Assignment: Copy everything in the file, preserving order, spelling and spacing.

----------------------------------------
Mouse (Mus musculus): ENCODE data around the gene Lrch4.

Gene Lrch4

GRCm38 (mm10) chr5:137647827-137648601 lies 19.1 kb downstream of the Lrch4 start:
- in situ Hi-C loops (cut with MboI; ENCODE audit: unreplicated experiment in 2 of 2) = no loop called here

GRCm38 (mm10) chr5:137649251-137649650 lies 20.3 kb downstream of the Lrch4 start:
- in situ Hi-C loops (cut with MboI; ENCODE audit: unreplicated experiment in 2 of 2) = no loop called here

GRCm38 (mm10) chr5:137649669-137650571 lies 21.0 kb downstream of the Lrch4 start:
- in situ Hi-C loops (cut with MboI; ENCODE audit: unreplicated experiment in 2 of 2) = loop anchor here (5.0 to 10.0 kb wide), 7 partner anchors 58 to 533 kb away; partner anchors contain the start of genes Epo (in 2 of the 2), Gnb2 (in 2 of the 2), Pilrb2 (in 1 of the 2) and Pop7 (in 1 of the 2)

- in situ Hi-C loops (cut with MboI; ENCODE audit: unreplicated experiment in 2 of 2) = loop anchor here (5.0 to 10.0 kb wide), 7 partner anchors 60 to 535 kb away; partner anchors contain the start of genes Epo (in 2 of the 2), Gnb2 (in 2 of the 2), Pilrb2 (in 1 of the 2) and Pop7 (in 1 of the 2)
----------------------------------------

Mouse (Mus musculus): ENCODE data around the gene Lrch4.

Gene Lrch4

GRCm38 (mm10) chr5:137647827-137648601 lies 19.1 kb downstream of the Lrch4 start:
- in situ Hi-C loops (cut with MboI; ENCODE audit: unreplicated experiment in 2 of 2) = no loop called here

GRCm38 (mm10) chr5:137649251-137649650 lies 20.3 kb downstream of the Lrch4 start:
- in situ Hi-C loops (cut with MboI; ENCODE audit: unreplicated experiment in 2 of 2) = no loop called here

GRCm38 (mm10) chr5:137649669-137650571 lies 21.0 kb downstream of the Lrch4 start:
- in situ Hi-C loops (cut with MboI; ENCODE audit: unreplicated experiment in 2 of 2) = loop anchor here (5.0 to 10.0 kb wide), 7 partner anchors 58 to 533 kb away; partner anchors contain the start of genes Epo (in 2 of the 2), Gnb2 (in 2 of the 2), Pilrb2 (in 1 of the 2) and Pop7 (in 1 of the 2)

- in situ Hi-C loops (cut with MboI; ENCODE audit: unreplicated experiment in 2 of 2) = loop anchor here (5.0 to 10.0 kb wide), 7 partner anchors 60 to 535 kb away; partner anchors contain the start of genes Epo (in 2 of the 2), Gnb2 (in 2 of the 2), Pilrb2 (in 1 of the 2) and Pop7 (in 1 of the 2)